As you may also know, the current Mexican government has created a digital environment in which every commercial transaction is tied to an XML and UUID (digital platforms), that includes every purchase, every credit/debit note, every journal entry and every Value Added Tax report. If any link in the digital chain is missing, or if there is any error at any point, an electronic audit from the tax authority (SAT) is inevitable. However, AMLO’s government plans to provide the taxpayer with the trust and simplicity to declare and file their income through a simplified form.

Additionally, the government is planning to terminate the implementation of electronic audits, and instead, only randomize this audit process when companies file their declarations improperly. Despite the fact that this sounds like a better option, they will have to review the reaction of the taxpayers in order to confirm if this new tax procedure works. The Mexican government is planning to apply this process for 1 (one) year in order to determine how things work out, and collect material for a possible tax reform by midterm.

One of the most important of AMLO’s campaign promises was to reduce Value Added Tax (currently rated at 16%) and Federal Income Tax (currently 35% at its highest rate) for the Border areas (comprising the states of Baja California, Sonora, Coahuila, Chihuahua, Nuevo León y Tamaulipas).

On September 4, 2018, a proposed Decree to reduce the percentage of Value Added Tax and Income Tax rates in the Border area was submitted to Congress for discussion. Basically, the proposed Decree seeks to recognize that the northern states across the US/Mexico Border strip area of Mexico have an economy different that of the rest of the country, derived from their geographic location, and because of their direct competition with southern states of the United States of America. Therefore, a dependence on the dollar is caused as it is used in this region as the currency of exchange in many transactions.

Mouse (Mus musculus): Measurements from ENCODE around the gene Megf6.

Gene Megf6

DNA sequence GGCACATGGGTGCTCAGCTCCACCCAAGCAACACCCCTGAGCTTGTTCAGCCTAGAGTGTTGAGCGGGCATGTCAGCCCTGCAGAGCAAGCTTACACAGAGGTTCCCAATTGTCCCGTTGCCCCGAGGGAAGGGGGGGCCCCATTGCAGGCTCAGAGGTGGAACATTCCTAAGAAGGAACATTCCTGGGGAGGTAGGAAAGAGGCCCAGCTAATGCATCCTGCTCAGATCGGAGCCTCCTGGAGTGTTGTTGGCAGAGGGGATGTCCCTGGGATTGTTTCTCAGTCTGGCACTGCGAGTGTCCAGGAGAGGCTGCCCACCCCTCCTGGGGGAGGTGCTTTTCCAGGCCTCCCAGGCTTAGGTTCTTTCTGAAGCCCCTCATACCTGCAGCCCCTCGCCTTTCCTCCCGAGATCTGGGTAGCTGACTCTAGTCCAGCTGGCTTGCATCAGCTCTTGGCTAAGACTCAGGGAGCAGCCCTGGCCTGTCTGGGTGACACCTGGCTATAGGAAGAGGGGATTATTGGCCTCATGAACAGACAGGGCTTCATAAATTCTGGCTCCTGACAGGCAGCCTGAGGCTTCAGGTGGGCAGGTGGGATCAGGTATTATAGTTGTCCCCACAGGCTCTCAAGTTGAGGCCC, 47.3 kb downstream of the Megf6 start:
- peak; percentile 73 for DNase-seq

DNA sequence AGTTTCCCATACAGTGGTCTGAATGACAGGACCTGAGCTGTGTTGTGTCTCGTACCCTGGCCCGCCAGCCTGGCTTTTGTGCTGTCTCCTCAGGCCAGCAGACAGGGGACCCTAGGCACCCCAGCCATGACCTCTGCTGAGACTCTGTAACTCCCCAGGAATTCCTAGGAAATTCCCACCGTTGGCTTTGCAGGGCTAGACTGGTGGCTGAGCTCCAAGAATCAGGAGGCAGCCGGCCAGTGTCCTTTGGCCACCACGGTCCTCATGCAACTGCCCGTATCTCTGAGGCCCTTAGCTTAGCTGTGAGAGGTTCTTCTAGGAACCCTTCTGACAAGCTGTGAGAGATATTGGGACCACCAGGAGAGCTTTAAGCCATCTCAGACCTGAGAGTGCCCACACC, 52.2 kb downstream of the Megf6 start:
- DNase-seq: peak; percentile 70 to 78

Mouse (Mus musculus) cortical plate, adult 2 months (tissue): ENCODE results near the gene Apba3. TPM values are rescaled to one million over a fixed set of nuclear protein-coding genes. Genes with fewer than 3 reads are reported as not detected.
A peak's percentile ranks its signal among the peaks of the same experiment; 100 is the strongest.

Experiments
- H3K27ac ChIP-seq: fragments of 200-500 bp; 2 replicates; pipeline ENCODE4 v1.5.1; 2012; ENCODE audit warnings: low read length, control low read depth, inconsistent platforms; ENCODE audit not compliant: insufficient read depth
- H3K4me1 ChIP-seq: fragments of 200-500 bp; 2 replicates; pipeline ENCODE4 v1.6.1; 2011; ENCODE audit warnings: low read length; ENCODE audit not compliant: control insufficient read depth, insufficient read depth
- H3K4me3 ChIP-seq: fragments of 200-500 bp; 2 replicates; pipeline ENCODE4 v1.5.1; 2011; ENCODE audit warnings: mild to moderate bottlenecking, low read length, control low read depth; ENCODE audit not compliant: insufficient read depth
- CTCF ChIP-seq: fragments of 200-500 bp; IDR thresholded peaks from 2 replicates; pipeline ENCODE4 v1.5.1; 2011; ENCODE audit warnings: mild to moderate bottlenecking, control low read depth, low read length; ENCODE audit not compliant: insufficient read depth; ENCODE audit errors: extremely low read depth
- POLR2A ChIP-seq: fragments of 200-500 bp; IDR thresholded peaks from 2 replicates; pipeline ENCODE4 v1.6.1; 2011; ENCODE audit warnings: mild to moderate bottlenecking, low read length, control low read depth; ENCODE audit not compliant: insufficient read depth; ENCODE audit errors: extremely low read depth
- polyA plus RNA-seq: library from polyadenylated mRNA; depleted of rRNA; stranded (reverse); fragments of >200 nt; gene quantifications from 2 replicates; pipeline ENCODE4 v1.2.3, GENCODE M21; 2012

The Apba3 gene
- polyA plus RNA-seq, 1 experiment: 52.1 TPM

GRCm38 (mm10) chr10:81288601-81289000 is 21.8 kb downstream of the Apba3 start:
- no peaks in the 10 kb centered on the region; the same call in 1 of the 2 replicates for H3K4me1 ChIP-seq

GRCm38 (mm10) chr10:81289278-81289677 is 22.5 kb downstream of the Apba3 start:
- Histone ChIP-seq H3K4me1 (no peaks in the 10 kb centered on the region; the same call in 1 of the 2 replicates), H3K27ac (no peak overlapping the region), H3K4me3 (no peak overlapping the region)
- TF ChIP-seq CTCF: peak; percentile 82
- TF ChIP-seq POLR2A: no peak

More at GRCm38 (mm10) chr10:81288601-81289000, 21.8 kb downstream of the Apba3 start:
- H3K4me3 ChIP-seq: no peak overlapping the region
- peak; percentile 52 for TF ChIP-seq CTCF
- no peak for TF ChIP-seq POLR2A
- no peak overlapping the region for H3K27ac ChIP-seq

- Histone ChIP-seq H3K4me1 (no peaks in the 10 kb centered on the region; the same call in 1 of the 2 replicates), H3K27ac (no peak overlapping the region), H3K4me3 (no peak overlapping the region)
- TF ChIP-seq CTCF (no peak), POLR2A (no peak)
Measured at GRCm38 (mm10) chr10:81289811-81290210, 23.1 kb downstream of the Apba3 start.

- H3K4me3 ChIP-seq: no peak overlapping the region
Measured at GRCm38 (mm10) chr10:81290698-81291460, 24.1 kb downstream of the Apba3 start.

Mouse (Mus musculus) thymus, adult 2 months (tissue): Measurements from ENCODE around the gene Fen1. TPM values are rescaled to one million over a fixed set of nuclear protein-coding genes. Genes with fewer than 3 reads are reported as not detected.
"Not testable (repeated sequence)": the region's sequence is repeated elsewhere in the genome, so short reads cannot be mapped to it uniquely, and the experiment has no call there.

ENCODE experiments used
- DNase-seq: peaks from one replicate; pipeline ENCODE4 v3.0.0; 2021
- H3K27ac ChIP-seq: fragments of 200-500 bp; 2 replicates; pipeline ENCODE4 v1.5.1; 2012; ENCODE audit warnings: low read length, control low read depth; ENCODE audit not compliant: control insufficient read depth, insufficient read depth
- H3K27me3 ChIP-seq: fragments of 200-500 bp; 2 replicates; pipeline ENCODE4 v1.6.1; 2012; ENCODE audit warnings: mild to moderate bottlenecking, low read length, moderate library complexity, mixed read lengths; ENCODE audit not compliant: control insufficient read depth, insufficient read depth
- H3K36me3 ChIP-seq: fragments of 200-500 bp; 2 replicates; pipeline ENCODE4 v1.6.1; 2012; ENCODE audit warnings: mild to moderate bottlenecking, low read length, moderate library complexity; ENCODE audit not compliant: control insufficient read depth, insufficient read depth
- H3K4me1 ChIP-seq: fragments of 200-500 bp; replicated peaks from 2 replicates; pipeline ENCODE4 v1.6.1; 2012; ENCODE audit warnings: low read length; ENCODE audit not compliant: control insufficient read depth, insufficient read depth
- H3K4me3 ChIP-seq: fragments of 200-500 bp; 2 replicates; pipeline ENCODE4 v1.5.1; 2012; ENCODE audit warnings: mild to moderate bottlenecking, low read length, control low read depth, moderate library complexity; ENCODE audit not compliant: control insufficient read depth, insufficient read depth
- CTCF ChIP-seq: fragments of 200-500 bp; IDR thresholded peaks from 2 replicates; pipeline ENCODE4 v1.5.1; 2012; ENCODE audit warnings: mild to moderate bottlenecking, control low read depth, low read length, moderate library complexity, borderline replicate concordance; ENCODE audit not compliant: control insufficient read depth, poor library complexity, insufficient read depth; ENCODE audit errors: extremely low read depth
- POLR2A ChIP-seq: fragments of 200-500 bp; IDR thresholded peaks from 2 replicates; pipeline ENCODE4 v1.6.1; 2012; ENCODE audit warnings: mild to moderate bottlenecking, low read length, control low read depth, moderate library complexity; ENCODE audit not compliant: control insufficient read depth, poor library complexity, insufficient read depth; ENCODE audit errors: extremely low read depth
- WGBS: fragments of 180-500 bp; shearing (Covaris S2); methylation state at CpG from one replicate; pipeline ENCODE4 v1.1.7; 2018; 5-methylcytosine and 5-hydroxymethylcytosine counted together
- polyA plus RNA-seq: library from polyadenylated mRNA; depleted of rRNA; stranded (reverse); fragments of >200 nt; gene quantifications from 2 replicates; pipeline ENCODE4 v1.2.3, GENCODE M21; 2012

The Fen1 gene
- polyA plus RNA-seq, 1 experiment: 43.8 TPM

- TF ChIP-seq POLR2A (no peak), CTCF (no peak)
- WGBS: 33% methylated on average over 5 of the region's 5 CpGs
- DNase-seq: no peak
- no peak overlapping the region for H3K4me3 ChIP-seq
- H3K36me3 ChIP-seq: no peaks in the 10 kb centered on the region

Congress members stated that “it is necessary to recognize that current conditions and the current tax system harms the development of economic activities in the northern part of the country, mainly in commercial, industrial, construction, and primary sector matters, and therefore, that brings the need to make a change to achieve the boost of economic competitiveness, development and welfare of inhabitants of the border area and the border region of northern Mexico”[1].

The abovementioned reasons were the main argument for the draft of the proposed Decree. Such Decree promotes that within the border area and region of northern Mexico there be a reduction of the Value Added Tax rate to 8 percent, and of the Federal Income Tax to 20 percent. These tax cuts would contribute to the social, productive, commercial and industrial development of the northern region of Mexico.

The current Mexican Congress seeks principles of proportionality and justice based on a differentiated taxation scheme for border areas. At present, the current Federal Government promotes the economic activity of the country based on policies that provide for macroeconomic results, but that failed to benefit middle and lower class populations. On the contrary, purchasing capacity and purchasing power have been hindered, while companies have increased their costs due to the high-Income Tax and VAT rates, worsening the situation in the regions of the northern US/Mexico border.

Consequently, it is urgent to implement the fiscal cut measures in order to support the productive sector, and particularly workers who live in the northern part of the country.

[1] Parliamentary Gazette, year XXI, number 5106-III, Tuesday, September 4, 2018.